History of Puerto Rico
Columbus landed on the island on November 19th, 1493, and him and his crew were welcomed by the native Taino people. In 1508, First European settlement on the Island called “Caparra” was founded by Ponce De Leon. Massacres of native Taino occured not long after European arrival. Seeing the gold worn by the natives, the Spanish sought to colonize and exploit the resources. In 1509 the settlement of Puerto Rico was established in a defensible harbor inlet, becoming the main center of Spanish power as Caparra was in a less defensible location. Around the 1520’s, the Island took on the name of Puerto Rico, and the settlement was renamed San Juan.
The Enslavement began in 1508, when Ponce De Leon was tasked by the Spanish Crown in the subjugation of the Taino. Slaves were forced into mines
to meet unattainable quotas from the Spanish for gold, facing abhorrent conditions and punishments. The Repartimiento system was established in order to institutionalize the system of subjugation and natives were distributed among Spanish officials and clergy for slave labor. In 1511, the first native revolt broke out against the Spanish, set in motion by the killing of a Spanish officer by the Taino.
Common knowledge assumes the Taino were mostly killed off from disease, violence, suicide, and that most of their culture was lost. In contrast to those widely held beliefs, 61% of Puerto Ricans have Amerindian roots meaning that although the culture may have gone away, the people were integrated into the Spanish colonial structure. There was assimilation by the growing Spanish population of Taino natives, and remnants of their language and traditions continue to survive. Things like the names of certain Caribbean islands, farming practices, hammocks, and knowledge of the land made its way into Spanish colonial culture. There is a renewed interest on the island of native heritage and the history of their indigenous culture.
African slaves was first brought in 1513 to support the establishment of Sugar plantations. As the island grew to be the last major port of call before Spanish Galleons set off for Spain loaded with resources form the continent, the island was heavily fortified. The fortifications proved their worth when European powers sought to raid and establish their own colonies in the Caribbean. There were attacks by the Dutch, French, and English, with the English actually invading and occupying the island of Puerto Rico for a few months before being driven out by the Spanish. Between 1815 and 1830, Puerto Rico gained a degree of self governance by a local governor appointed by Spain. Slave revolts broke out across the Island during this period, but were crushed by the Spanish. In the 1870's, slavery was abolished by the Spanish government and the practice died out in the colony.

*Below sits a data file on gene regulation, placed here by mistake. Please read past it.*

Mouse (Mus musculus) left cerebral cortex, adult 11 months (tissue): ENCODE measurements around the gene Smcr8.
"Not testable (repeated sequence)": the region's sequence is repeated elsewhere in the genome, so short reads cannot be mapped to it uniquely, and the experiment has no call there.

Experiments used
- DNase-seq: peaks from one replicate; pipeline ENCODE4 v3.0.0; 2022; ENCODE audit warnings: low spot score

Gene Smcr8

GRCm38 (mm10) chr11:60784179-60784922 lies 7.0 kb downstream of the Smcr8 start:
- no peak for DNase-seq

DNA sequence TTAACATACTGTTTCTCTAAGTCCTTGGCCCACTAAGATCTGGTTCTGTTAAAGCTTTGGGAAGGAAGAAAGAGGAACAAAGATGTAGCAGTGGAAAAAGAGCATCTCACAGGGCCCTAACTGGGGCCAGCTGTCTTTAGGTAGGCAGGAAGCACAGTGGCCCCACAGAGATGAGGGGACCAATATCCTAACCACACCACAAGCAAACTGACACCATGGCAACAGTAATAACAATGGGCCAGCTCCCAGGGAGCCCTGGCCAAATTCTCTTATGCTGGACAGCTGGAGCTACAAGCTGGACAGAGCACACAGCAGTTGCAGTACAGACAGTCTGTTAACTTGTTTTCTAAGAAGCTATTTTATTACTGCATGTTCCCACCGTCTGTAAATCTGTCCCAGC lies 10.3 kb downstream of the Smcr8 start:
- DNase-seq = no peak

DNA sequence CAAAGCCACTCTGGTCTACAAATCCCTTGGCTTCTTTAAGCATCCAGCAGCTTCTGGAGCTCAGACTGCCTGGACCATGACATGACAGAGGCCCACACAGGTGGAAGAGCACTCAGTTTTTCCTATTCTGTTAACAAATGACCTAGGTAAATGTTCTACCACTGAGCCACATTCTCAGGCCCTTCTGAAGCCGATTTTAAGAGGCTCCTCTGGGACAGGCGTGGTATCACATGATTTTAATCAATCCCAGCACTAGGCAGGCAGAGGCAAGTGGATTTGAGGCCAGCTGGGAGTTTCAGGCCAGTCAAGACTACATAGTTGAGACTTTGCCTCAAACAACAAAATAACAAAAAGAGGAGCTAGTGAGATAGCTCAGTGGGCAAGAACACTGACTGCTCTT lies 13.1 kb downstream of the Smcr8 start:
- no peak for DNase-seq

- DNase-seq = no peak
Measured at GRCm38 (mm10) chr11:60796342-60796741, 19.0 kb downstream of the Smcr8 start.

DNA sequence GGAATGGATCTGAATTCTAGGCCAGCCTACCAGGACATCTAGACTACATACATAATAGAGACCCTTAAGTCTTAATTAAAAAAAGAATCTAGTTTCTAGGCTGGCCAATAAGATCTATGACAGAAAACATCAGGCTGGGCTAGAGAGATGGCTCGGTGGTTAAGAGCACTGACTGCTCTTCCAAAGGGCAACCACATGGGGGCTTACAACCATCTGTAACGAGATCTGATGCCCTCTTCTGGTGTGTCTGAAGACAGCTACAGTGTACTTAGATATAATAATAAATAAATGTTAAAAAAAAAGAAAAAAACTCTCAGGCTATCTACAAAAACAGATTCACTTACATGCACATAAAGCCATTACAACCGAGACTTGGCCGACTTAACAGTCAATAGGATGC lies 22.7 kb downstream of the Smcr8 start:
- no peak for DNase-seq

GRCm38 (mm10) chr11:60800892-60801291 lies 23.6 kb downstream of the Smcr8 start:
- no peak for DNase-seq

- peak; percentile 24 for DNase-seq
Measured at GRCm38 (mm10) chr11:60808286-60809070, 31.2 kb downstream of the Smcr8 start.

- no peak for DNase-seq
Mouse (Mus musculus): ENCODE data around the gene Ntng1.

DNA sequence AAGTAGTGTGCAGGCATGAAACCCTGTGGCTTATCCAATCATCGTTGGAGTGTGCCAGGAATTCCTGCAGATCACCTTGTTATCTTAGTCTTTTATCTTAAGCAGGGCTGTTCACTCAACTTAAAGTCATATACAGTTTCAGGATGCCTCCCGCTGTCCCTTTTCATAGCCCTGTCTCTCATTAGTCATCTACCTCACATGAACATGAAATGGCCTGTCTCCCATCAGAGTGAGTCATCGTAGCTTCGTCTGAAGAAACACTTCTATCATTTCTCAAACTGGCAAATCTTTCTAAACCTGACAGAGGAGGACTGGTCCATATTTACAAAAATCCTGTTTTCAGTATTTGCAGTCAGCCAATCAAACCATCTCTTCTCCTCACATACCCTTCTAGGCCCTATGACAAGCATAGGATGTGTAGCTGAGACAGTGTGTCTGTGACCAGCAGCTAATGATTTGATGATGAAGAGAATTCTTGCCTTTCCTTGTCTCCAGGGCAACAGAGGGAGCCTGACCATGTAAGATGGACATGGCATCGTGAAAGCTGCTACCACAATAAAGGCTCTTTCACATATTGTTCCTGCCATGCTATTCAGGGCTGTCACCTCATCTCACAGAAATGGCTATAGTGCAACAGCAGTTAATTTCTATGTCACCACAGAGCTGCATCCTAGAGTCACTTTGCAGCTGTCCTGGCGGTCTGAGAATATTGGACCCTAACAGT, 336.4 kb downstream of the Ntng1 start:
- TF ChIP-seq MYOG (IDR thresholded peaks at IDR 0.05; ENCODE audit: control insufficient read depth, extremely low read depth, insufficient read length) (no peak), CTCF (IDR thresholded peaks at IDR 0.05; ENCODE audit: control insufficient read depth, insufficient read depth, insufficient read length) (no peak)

At the turn of the 19th century, the United States consolidated it holdings from western expansion on the continent. The official policy of the government became one of colonization, and seeing a weakened Spanish Empire, the United States looked to overseas territory. In 1898, a formal declaration of war was recognized between Spain and the United States. The U.S.S. Yosemite arrived off San Juan harbor, to blockade the port. The same year, the treaty of Paris ended the war and in 1899 after the signature of both parties Spanish island holdings like Puerto Rico and the Philippine Islands were transferred to the US Government.
In 1900, the U.S. Congress passed the Foraker Act, establishing a civilian government in Puerto Rico under U.S. control. In 1904 a Unionist Party was found to fight against the colonial government established under the Foraker Act. In 1906 U.S. President Roosevelt recommended that Puerto Ricans become United States citizens. In 1909, the Olmsted Amendment to the Foraker Act was passed by both houses of Congress. In 1917, President Woodrow Wilson signed the Jones Act which gave Puerto Ricans U.S. citizenship and a bill of rights. In 1922, the U.S. Supreme Court declared that Puerto Rico was a territory rather than a part of the Union.
Historical Built Environment
The Spanish implemented a system for the planning of colonial settlements with the settling of Santo Domingo in the modern day Dominican Republic in 1498. The plan for a Spanish colony was based on orthogonal streets branching off of a central plaza, planned around central institutional buildings. Most structures remained European in character, drawing on multiple styles. Every style from Gothic to Neoclassical can be found represented in Latin American cities. Notably, Puerto Rico has the only Gothic church on American soil. The south of the island has developed an architectural style around Ponce, which draws on classical and renaissance references.
Columbus landing on island, 1492.
Torture of Taino natives.
Battle of San Juan with Rough Riders.
Castillo San Felipe del Morro Fort, San Juan, Puerto Rico.
Castillo San Felipe del Morro entrance, San Juan, Puerto Rico.